do there?

And the last question, Steve, there's a lot of things going on here in terms of
having a huge national platform going forward. Can you just speak to how you
might run your advertising business going forward, since you talked about that
so much as being a big opportunity?


I'm going to be very brief on my part, because we're going to try to you know,
we want to make a deal here. So what's happened privately, we didn't reach an
agreement. I think we wanted to do an acquisition, because in our view, they're
spinning it off and they're giving it to their shareholders. Why not then let
those shareholders merge it into something at a bigger price, and


get a growth stock and take advantage of the synergy that I'll now let Steve
talk about. But there were the traditional things that happen in acquisitions
and you know, here we are. Steve:


Well, I think in terms of synergy, you're right, the most immediate impact
would be the overhead savings, and we would anticipate getting those literally
right off the bat. That's been our experience. And then after that, the other
savings would come from a dozen things that would come in ratably over time. So
I think the immediate impact would be overhead. Telephony, I think to the
degree that we could get our arms around it quickly, could be a relatively
early win, if you will, and then everything else would come in. That's been our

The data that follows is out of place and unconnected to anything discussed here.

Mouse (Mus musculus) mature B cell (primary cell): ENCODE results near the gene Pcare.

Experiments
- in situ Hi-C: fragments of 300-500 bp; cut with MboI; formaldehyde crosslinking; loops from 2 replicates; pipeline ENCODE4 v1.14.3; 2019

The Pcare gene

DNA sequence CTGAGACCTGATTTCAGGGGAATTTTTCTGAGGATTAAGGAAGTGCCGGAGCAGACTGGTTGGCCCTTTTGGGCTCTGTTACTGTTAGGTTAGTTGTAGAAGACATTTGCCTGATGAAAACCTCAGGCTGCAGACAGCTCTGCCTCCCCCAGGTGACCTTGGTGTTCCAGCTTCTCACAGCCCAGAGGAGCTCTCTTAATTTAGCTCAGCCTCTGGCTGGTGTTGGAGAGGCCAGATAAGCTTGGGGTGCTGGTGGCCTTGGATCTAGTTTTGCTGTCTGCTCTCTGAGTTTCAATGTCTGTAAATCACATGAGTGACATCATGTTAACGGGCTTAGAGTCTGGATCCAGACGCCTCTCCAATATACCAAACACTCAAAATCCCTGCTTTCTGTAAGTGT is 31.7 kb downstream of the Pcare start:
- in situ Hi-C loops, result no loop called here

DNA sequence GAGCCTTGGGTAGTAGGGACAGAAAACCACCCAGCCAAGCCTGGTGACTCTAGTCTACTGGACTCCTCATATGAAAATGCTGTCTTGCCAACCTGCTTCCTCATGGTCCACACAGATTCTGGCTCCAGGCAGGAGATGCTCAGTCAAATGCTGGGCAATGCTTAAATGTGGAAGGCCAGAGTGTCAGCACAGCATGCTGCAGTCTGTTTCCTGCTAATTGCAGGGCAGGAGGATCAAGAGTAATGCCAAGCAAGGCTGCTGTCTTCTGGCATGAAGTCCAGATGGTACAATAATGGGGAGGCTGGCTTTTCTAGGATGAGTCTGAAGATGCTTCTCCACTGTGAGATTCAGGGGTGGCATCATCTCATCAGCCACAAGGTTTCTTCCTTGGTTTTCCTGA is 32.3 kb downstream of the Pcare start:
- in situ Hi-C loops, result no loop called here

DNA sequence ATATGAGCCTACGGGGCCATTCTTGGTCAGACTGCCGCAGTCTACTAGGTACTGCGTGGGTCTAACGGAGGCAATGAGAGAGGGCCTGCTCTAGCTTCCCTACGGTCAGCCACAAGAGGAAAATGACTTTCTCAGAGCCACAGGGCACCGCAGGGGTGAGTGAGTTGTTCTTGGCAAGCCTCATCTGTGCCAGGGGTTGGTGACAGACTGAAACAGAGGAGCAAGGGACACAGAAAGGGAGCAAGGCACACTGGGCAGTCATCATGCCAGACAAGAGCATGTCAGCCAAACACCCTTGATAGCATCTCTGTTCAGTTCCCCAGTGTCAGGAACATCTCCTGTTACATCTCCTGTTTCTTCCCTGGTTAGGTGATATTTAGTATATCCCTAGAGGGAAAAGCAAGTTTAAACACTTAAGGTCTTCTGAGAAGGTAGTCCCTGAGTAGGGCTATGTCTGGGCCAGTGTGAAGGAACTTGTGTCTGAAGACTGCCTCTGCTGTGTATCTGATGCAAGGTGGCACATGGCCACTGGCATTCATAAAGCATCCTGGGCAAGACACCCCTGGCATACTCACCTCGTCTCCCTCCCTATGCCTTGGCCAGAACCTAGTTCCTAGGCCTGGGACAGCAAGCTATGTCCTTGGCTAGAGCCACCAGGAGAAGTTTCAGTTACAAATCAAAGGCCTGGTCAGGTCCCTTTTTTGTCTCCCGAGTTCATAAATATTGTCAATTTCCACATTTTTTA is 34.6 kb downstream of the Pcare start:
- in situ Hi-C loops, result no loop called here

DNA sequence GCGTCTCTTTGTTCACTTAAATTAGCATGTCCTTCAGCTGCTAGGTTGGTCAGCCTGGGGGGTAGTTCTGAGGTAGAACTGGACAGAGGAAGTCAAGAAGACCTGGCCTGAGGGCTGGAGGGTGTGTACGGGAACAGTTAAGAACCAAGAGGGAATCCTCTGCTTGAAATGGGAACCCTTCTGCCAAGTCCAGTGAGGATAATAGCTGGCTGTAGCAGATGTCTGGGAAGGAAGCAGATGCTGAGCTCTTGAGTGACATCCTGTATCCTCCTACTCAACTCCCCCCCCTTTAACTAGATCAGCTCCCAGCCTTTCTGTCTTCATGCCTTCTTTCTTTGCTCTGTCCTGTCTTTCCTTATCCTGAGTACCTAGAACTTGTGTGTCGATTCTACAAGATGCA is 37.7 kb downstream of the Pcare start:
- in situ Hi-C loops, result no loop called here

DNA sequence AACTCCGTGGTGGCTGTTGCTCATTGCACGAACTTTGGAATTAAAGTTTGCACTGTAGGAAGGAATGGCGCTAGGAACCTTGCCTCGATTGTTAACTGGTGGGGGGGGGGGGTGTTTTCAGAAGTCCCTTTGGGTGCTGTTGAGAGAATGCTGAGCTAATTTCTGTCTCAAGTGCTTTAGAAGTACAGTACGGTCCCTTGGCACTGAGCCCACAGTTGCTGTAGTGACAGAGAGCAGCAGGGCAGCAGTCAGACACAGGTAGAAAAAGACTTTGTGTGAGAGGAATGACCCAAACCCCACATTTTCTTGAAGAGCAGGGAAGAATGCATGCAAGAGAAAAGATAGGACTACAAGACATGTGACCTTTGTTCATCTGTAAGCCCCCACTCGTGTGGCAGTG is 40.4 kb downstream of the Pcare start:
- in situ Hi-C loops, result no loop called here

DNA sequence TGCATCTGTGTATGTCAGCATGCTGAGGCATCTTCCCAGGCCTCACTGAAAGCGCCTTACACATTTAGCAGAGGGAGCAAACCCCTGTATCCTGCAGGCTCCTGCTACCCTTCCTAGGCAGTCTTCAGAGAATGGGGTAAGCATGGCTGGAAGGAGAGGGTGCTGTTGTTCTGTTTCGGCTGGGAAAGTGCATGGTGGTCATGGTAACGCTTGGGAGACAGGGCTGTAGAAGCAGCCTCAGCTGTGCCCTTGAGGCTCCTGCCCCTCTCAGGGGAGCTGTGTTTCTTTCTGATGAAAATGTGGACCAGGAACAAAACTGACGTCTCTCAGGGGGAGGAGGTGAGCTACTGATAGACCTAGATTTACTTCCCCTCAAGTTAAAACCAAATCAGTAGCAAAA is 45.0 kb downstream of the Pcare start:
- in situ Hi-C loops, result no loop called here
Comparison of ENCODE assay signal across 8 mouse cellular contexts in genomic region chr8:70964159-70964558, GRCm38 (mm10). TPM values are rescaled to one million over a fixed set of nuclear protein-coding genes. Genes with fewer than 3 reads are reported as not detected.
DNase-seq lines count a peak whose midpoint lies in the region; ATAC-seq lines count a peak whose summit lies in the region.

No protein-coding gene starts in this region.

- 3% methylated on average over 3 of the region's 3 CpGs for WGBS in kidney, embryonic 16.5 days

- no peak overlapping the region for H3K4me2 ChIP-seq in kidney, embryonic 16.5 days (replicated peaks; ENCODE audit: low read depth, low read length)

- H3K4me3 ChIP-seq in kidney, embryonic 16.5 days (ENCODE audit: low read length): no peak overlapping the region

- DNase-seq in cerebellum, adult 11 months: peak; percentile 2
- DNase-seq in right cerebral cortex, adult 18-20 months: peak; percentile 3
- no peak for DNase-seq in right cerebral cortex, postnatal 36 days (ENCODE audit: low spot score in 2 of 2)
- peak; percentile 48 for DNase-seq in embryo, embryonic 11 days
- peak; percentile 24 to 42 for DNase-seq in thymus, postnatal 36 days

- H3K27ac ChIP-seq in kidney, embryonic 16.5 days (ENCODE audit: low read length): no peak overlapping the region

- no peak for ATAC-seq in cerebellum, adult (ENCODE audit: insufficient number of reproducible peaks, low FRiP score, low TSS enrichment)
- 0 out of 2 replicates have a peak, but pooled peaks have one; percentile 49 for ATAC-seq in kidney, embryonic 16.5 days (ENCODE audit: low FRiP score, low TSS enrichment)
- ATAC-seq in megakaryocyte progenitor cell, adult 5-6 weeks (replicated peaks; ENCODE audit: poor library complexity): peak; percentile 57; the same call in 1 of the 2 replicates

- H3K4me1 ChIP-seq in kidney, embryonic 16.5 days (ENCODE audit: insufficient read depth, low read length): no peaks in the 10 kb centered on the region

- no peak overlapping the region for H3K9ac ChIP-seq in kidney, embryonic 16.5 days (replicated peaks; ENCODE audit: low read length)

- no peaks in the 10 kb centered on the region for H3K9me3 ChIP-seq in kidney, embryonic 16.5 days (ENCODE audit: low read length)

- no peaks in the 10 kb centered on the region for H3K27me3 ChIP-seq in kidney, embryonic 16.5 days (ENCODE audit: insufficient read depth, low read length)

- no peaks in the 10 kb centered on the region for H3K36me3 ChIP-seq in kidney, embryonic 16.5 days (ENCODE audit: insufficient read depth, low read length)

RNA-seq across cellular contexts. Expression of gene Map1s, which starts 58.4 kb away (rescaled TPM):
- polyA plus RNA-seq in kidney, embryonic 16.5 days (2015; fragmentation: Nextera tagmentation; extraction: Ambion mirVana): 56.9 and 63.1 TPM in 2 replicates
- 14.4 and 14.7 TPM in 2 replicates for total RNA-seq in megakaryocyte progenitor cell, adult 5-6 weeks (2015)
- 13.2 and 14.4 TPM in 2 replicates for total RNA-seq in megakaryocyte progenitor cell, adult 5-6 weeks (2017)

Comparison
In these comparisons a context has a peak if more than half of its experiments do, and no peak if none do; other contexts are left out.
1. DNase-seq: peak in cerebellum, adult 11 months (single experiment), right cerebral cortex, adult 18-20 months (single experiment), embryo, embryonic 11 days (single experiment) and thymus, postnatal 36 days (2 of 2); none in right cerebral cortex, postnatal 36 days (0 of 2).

history, that's how the company has gone.

In terms of ad sales, I think this will create a truly incredible platform. If
you think about having a leadership position in eight of the top ten DMA's, and
the kind of position in 14 of the top 20 that Brian referred to, that gives us
the ability to compete with really any kind of the broadcast station groups,
and really do all sorts of wired networks and all sorts of things, to go to
advertisers and give them the ability to micro-target, but also get a national

As you know, it's been very, very difficult for advertisers to tap into local
cable, because they never knew if the ads were going to run, if they had to
deal with 15 different companies. The ability to walk in a door, and say I can
get you in eight of the top DMA's, and I can put you on the channels that your
customers are watching, let alone everything with interactive television and
advertising, I think is a huge, huge upside.





Among the things AT&T has said are the reasons for the lower margin, are lower
than average penetration, and also lower than average rates, they held back for
political reasons or whatever.
Can Steve comment about what you do about that?


Well, if you look at AT&T systems that we brought in, in terms of rates, I
think our average, rate per customer was within three percent of their rates.
So that the real improvement that we've been able to make, has been in driving
revenue through new products, through HBO, through Showtime, through selling
people more things that they want, and then the cost side. So I don't think
rates are a big part of the improvement story that we've had, or would have on
a go forward basis.


I think what we've been doing well is sort of digital selling, right now. And
it's an optional product to consumers, and we've targeted, how many subs, just
on the Comcast footprint? Close to 30 percent penetration by the end of the
year of digital. And that's industry leading number. Cable modems, the same
thing and different packages. So, it's being focused on every aspect of the

You know something, maybe this is lost on, this is really what we do. I mean,
yes, we're in those other businesses and content, but we look at that as a very
decentralized way. We usually have partners in the programming businesses, who
have their own expertise, and we run them as very independent entities. What
Comcast has been all about for 38 years is cable TV system management. And it's
a lot of little things, and they're not all that glamorous, but that's what is